Cunningham vs. Nationscredit Financial Services Corporation D/B/A Equicredit Corporation Of Illinois, Loan Center, Incorporated
(United States Court of Appeals for the Seventh Circuit)
Can fraudulent charges imposed on a borrower be included in the limited Section 32 (HOEPA) category? In 1999 Elizabeth and Louise Cunningham refinanced their mortgage to capture some of the equity for repairs. They contacted a contractor to do the repairs, who in turn referred them to Derwin Moore, a loan officer for Equicredit. To qualify for a loan, Moore had the Cunninghams complete a false application. When the loan was funded, $10,500 was paid to D&E Services, a company unknown to the Cunninghams but owned by Moore. Moore later deposited the funds into his personal account.
Two years later Elizabeth Cunningham's attorney (Louise had died) served notice that Elizabeth was rescinding the loan. She claimed this was a high-cost, HOEPA-applicable loan, which required disclosures that were not made. In this case disclosures would have been required if the percentage of fees paid plus the annual percentage rate were eight percent higher than a comparable Treasury security. The fees disclosed brought the rate to 7.97 percent. If the funds paid to D&E are included as mortgage broker fees, the fees would exceed the eight percent trigger.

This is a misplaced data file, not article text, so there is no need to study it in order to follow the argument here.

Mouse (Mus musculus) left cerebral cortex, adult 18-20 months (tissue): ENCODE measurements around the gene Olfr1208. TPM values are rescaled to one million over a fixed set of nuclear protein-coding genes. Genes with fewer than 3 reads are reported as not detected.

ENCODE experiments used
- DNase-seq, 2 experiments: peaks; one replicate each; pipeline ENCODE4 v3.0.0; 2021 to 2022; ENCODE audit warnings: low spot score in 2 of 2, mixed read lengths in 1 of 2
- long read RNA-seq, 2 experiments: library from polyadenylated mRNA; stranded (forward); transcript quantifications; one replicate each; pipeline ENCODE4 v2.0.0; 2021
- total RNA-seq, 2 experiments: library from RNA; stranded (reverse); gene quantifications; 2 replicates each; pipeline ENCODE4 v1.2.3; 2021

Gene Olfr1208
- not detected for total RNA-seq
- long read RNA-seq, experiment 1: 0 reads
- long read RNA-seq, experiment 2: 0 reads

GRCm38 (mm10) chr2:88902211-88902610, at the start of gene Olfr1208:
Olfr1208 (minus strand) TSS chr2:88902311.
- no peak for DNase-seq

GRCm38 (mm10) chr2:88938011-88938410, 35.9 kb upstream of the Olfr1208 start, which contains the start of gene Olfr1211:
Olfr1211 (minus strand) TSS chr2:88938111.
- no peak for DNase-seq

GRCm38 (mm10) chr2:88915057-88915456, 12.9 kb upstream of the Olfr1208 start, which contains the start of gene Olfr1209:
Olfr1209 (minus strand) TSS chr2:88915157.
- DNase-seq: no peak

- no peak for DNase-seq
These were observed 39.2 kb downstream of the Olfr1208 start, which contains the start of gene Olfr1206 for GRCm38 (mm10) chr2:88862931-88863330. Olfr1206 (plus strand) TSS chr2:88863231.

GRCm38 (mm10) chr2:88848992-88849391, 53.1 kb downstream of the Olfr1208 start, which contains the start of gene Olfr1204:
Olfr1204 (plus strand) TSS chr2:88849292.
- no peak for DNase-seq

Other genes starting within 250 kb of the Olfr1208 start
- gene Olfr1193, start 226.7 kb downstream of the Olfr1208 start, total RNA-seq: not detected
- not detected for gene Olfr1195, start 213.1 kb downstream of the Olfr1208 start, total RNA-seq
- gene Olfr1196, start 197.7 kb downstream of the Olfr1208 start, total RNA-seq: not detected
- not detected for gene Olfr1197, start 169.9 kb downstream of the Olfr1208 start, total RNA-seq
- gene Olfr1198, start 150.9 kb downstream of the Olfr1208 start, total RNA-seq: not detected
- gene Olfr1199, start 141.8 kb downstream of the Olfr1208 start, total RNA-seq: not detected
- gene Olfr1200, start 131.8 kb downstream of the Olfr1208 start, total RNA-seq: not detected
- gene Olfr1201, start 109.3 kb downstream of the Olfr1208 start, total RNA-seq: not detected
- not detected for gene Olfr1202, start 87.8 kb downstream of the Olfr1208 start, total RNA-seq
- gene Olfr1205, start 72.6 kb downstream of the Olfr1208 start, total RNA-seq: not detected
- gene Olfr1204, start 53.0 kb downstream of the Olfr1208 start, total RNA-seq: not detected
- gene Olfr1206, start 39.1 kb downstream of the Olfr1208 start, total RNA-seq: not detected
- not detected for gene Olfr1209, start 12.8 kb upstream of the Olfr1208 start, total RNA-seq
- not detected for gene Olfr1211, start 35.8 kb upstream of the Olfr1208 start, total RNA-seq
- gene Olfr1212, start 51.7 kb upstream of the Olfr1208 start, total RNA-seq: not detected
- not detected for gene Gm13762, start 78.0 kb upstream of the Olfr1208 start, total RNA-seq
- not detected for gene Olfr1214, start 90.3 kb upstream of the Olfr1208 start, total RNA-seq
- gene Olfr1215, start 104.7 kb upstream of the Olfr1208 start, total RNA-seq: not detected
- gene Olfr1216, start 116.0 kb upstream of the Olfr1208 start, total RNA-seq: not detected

The Court held that neither Moore nor D&E was a broker on this transaction. The HUD-1 Settlement Statement listed D&E as a creditor and was signed by the borrowers, validating it as an accurate description of the transaction. They also signed a Loan Brokerage Agreement making the Loan Center the sole broker. The court concluded that this was not a high-cost loan, and that HOEPA disclosures were not required. The court said TILA is meant to allow comparisons of borrowing costs, and is not intended to act as a prohibition against fraudulent transactions. Those would have to be addressed elsewhere.